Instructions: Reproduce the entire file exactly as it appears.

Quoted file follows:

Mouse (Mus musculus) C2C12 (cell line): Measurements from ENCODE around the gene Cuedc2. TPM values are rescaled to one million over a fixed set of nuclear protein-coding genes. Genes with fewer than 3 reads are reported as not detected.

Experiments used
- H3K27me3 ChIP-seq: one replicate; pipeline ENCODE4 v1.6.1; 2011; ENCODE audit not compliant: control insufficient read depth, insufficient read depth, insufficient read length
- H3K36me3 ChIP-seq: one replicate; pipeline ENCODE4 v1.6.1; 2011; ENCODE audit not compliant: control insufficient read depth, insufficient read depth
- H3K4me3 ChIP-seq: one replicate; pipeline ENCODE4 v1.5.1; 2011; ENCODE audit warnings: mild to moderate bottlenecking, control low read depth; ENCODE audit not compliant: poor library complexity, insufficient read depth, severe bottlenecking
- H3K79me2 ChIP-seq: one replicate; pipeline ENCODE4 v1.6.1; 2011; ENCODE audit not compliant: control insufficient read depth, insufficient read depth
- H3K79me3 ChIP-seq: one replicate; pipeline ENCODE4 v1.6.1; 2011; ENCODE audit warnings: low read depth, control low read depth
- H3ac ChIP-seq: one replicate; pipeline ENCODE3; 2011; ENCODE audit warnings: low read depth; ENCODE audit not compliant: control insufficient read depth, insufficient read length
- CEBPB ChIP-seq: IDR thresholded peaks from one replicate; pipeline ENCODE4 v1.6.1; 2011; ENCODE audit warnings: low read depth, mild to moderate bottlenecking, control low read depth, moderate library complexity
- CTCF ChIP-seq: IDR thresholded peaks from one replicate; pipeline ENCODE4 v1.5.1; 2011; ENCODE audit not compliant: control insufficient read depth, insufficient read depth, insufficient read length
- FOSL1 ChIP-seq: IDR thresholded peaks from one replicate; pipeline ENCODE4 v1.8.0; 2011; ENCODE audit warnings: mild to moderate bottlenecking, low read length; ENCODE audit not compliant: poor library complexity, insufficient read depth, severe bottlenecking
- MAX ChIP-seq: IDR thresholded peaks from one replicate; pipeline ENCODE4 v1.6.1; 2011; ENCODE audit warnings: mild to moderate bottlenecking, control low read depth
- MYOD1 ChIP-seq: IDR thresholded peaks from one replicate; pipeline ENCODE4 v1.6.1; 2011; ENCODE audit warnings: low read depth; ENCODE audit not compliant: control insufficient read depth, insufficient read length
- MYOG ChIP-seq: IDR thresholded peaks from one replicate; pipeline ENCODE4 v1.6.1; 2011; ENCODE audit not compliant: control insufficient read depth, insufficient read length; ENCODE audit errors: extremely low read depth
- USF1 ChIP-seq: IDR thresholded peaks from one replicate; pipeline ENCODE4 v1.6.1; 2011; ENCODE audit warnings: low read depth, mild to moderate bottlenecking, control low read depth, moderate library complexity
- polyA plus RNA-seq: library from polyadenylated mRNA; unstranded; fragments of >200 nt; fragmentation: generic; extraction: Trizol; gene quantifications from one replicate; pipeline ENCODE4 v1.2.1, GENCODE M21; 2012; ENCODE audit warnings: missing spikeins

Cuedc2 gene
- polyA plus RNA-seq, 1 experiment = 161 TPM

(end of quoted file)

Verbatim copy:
Mouse (Mus musculus) C2C12 (cell line): Measurements from ENCODE around the gene Cuedc2. TPM values are rescaled to one million over a fixed set of nuclear protein-coding genes. Genes with fewer than 3 reads are reported as not detected.

Experiments used
- H3K27me3 ChIP-seq: one replicate; pipeline ENCODE4 v1.6.1; 2011; ENCODE audit not compliant: control insufficient read depth, insufficient read depth, insufficient read length
- H3K36me3 ChIP-seq: one replicate; pipeline ENCODE4 v1.6.1; 2011; ENCODE audit not compliant: control insufficient read depth, insufficient read depth
- H3K4me3 ChIP-seq: one replicate; pipeline ENCODE4 v1.5.1; 2011; ENCODE audit warnings: mild to moderate bottlenecking, control low read depth; ENCODE audit not compliant: poor library complexity, insufficient read depth, severe bottlenecking
- H3K79me2 ChIP-seq: one replicate; pipeline ENCODE4 v1.6.1; 2011; ENCODE audit not compliant: control insufficient read depth, insufficient read depth
- H3K79me3 ChIP-seq: one replicate; pipeline ENCODE4 v1.6.1; 2011; ENCODE audit warnings: low read depth, control low read depth
- H3ac ChIP-seq: one replicate; pipeline ENCODE3; 2011; ENCODE audit warnings: low read depth; ENCODE audit not compliant: control insufficient read depth, insufficient read length
- CEBPB ChIP-seq: IDR thresholded peaks from one replicate; pipeline ENCODE4 v1.6.1; 2011; ENCODE audit warnings: low read depth, mild to moderate bottlenecking, control low read depth, moderate library complexity
- CTCF ChIP-seq: IDR thresholded peaks from one replicate; pipeline ENCODE4 v1.5.1; 2011; ENCODE audit not compliant: control insufficient read depth, insufficient read depth, insufficient read length
- FOSL1 ChIP-seq: IDR thresholded peaks from one replicate; pipeline ENCODE4 v1.8.0; 2011; ENCODE audit warnings: mild to moderate bottlenecking, low read length; ENCODE audit not compliant: poor library complexity, insufficient read depth, severe bottlenecking
- MAX ChIP-seq: IDR thresholded peaks from one replicate; pipeline ENCODE4 v1.6.1; 2011; ENCODE audit warnings: mild to moderate bottlenecking, control low read depth
- MYOD1 ChIP-seq: IDR thresholded peaks from one replicate; pipeline ENCODE4 v1.6.1; 2011; ENCODE audit warnings: low read depth; ENCODE audit not compliant: control insufficient read depth, insufficient read length
- MYOG ChIP-seq: IDR thresholded peaks from one replicate; pipeline ENCODE4 v1.6.1; 2011; ENCODE audit not compliant: control insufficient read depth, insufficient read length; ENCODE audit errors: extremely low read depth
- USF1 ChIP-seq: IDR thresholded peaks from one replicate; pipeline ENCODE4 v1.6.1; 2011; ENCODE audit warnings: low read depth, mild to moderate bottlenecking, control low read depth, moderate library complexity
- polyA plus RNA-seq: library from polyadenylated mRNA; unstranded; fragments of >200 nt; fragmentation: generic; extraction: Trizol; gene quantifications from one replicate; pipeline ENCODE4 v1.2.1, GENCODE M21; 2012; ENCODE audit warnings: missing spikeins

Cuedc2 gene
- polyA plus RNA-seq, 1 experiment = 161 TPM